THEY used to call it the second most important job in the country, after that of Prime Minister.
Right now, though, by Gareth Southgate’s own admission, the England manager’s role seems largely irrelevant due to the shutdown of the professional game.
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And yet, not for the first time, Southgate’s open letter to England supporters has left us marvelling at his abilities as a great communicator and a unifying figure.
There are very few, if any, politicians capable of striking the right note as well as the Three Lions boss does — and surely none who are as widely popular across the nation.
One strange, and welcome, consequence of the coronavirus outbreak delaying the Euro 2020 finals by a year, is that it makes it far more likely that Southgate will lead England into the next World Cup.
Under the original timetable, there would have been a gap of almost 2½ years between the Euros and that winter World Cup in Qatar in November and December 2022.
And while Southgate, who earns £4million a year, is contracted to the FA until the end of those World Cup finals, he has publicly suggested — and privately insisted — that he would have been likely to call it quits after the Euros.
He turns 50 this year, has not worked in club management for over a decade and has ambitions to lead a major club.
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Now, though, England are likely to go straight from what is now Euro 2021, into a World Cup qualifying campaign and — if results are decent and the will is still there — Southgate is far more likely to stay on.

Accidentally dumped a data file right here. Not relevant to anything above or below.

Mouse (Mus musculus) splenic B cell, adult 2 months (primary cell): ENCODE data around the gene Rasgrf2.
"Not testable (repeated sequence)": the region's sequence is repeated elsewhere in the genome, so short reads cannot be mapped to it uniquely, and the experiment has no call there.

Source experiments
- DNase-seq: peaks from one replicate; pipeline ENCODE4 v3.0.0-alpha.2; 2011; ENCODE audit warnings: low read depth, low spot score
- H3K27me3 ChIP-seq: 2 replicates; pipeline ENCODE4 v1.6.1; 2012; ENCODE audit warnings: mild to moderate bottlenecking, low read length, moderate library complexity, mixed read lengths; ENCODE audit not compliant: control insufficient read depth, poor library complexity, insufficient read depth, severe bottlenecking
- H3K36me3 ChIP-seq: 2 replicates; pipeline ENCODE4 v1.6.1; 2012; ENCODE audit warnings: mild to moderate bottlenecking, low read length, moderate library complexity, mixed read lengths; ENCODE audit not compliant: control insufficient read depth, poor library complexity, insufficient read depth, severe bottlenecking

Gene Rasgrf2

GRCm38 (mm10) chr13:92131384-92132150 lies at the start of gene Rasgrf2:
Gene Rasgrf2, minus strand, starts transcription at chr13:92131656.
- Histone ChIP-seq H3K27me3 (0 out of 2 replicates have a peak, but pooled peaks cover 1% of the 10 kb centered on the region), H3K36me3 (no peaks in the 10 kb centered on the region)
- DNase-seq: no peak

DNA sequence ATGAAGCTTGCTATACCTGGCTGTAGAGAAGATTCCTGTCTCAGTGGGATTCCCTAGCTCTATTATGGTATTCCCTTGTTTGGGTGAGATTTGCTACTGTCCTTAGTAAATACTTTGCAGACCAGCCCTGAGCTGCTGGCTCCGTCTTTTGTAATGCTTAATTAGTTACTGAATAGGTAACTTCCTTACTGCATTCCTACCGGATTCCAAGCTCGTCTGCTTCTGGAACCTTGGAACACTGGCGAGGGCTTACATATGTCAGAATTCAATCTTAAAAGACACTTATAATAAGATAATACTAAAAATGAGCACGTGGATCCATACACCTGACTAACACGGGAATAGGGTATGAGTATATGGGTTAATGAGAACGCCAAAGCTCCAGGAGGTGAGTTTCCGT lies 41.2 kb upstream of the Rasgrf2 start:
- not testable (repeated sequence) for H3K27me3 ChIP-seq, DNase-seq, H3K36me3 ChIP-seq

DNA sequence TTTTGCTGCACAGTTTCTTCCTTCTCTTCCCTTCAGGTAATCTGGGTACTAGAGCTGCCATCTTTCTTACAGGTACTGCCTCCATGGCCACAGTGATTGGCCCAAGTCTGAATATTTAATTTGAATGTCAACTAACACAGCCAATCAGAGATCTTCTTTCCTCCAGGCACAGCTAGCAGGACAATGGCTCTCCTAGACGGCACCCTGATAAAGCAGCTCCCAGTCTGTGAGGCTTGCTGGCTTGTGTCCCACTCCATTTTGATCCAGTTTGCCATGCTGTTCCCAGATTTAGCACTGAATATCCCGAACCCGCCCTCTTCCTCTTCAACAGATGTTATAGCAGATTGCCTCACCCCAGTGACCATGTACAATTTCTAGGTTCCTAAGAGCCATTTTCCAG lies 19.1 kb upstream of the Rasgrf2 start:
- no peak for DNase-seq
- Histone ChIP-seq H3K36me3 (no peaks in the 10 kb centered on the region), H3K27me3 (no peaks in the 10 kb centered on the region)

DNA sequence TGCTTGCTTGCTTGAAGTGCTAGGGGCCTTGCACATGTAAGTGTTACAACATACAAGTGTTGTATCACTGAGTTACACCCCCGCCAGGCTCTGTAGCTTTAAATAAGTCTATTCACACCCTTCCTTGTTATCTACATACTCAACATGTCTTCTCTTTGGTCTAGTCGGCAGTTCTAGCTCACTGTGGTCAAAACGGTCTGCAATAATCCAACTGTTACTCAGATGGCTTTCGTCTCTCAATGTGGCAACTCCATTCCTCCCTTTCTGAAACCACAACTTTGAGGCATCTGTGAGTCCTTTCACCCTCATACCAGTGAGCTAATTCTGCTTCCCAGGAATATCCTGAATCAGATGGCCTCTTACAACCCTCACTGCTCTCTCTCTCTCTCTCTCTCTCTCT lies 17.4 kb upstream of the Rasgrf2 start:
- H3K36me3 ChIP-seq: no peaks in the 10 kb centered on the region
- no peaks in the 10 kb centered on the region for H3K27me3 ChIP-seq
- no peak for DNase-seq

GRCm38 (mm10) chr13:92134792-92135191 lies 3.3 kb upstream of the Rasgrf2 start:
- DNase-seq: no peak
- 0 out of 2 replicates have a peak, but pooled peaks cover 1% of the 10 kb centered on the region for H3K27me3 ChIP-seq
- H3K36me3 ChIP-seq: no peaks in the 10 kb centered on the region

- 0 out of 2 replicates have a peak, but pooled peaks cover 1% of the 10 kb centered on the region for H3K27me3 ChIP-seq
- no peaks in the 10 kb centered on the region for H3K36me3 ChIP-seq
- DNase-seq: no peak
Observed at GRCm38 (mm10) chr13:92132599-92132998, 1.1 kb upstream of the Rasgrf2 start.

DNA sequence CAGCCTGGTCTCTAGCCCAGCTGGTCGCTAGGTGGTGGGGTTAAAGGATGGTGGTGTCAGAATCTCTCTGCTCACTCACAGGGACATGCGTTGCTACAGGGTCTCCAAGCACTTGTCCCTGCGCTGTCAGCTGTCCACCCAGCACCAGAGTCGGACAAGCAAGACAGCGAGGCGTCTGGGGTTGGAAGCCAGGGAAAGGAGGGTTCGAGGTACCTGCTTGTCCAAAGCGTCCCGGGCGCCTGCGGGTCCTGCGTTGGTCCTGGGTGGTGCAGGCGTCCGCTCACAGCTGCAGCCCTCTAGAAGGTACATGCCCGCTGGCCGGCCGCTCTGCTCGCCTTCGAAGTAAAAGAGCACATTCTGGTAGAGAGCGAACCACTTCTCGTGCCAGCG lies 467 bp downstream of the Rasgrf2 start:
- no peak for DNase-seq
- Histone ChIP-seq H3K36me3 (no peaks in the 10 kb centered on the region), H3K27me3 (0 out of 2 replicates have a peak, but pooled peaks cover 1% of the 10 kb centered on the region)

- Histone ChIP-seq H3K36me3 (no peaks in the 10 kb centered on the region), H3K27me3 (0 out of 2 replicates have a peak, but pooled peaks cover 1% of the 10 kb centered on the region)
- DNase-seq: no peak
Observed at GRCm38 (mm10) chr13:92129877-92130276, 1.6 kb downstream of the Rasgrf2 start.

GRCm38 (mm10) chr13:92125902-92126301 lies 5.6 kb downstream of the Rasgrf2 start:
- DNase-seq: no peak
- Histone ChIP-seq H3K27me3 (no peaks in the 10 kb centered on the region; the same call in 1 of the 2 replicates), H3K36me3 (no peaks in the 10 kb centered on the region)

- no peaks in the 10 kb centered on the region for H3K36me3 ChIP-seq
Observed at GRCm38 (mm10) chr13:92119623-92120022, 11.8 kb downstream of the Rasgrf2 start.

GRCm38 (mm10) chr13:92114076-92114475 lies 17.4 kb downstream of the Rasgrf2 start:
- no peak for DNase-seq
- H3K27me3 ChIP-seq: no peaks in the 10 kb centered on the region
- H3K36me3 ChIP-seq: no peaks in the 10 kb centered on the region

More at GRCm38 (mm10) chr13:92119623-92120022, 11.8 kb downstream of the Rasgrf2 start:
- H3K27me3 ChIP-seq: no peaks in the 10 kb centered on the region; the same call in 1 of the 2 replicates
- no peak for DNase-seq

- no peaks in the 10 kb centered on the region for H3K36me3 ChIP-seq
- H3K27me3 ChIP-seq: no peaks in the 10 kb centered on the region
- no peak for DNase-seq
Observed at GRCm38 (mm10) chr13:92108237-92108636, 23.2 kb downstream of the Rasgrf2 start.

Those are not immediate concerns. As Southgate stated in his letter, we ‘shouldn’t spend another moment thinking about the postponement’ of the Euros and its ramifications.
Southgate’s letter was very much his idea and the words are his own rather than those of the FA’s public relations team — although its release was delayed so that it did not clash with announcements from Thursday’s Premier League crisis meeting.
But the message struck the perfect tone, highlighting the true ‘heroes’ in the NHS, speaking with concern about the mental health issues facing us all at a time of isolation and mentioning the ‘beautiful distraction’ football will bring when it returns.
With England unlikely to play until autumn, and the National Football Centre at St George’s Park closed, Southgate is at his north Yorkshire home and increasing the work he does on coaching development within the FA structure.
Yet if he turned up at daily Downing Street press conferences during this health crisis, his leadership qualities would surely be welcomed there, too. It is not the first time we’ve praised Southgate’s statesmanship.
During the several instances of racism England players encountered over their Euros qualifying campaign, Southgate spoke with passion about the need for education.
And England’s black players were appreciative of the way he grasped the issue and backed any decision to walk off the pitch — which almost happened when the match against Bulgaria in Sofia was halted as a result of racist abuse.
History will judge Southgate’s England tenure primarily on results — and leading them to a first World Cup semi-final in 28 years was a major positive.
But he makes ‘the impossible job’ look pretty straightforward, simply by being a decent, intelligent and thoughtful bloke.
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